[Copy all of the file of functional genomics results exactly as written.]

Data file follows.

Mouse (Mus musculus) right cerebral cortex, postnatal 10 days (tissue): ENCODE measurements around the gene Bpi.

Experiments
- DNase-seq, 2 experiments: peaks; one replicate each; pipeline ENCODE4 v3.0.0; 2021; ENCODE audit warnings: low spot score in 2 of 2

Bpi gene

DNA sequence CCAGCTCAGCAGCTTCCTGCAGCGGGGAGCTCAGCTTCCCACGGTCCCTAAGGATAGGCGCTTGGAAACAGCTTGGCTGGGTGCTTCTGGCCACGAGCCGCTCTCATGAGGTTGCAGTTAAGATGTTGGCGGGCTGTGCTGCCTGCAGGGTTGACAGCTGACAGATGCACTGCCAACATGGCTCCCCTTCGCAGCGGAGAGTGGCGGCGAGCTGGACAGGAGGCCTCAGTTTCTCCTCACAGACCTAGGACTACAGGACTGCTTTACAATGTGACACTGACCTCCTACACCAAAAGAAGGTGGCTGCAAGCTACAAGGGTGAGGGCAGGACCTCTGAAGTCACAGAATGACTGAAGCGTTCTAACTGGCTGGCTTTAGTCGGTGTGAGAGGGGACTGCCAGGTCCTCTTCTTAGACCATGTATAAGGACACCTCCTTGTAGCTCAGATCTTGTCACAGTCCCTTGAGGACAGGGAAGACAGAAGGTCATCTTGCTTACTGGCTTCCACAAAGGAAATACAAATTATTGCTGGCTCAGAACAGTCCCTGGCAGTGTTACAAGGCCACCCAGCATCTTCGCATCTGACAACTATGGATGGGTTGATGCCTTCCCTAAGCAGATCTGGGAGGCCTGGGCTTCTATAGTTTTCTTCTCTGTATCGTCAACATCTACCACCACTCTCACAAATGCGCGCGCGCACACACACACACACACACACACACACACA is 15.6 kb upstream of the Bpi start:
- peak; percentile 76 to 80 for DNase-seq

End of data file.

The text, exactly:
Mouse (Mus musculus) right cerebral cortex, postnatal 10 days (tissue): ENCODE measurements around the gene Bpi.

Experiments
- DNase-seq, 2 experiments: peaks; one replicate each; pipeline ENCODE4 v3.0.0; 2021; ENCODE audit warnings: low spot score in 2 of 2

Bpi gene

DNA sequence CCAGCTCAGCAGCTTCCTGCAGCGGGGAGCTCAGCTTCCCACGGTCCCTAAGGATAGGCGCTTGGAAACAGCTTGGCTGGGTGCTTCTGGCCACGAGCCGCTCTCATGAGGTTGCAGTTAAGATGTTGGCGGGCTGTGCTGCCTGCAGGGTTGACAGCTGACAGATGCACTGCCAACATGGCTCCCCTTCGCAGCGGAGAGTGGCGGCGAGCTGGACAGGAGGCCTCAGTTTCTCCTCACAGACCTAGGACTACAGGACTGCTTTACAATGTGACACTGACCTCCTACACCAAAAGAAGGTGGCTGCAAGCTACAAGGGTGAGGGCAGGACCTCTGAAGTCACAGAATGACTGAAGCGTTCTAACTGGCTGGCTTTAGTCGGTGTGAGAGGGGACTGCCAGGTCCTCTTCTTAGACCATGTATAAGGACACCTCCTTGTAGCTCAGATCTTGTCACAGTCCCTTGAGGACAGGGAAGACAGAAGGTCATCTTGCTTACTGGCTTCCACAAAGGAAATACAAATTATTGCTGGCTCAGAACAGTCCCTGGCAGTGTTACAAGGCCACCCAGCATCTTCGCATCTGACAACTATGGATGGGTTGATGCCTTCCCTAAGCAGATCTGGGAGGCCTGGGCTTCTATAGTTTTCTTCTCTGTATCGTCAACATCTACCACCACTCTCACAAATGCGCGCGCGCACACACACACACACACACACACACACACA is 15.6 kb upstream of the Bpi start:
- peak; percentile 76 to 80 for DNase-seq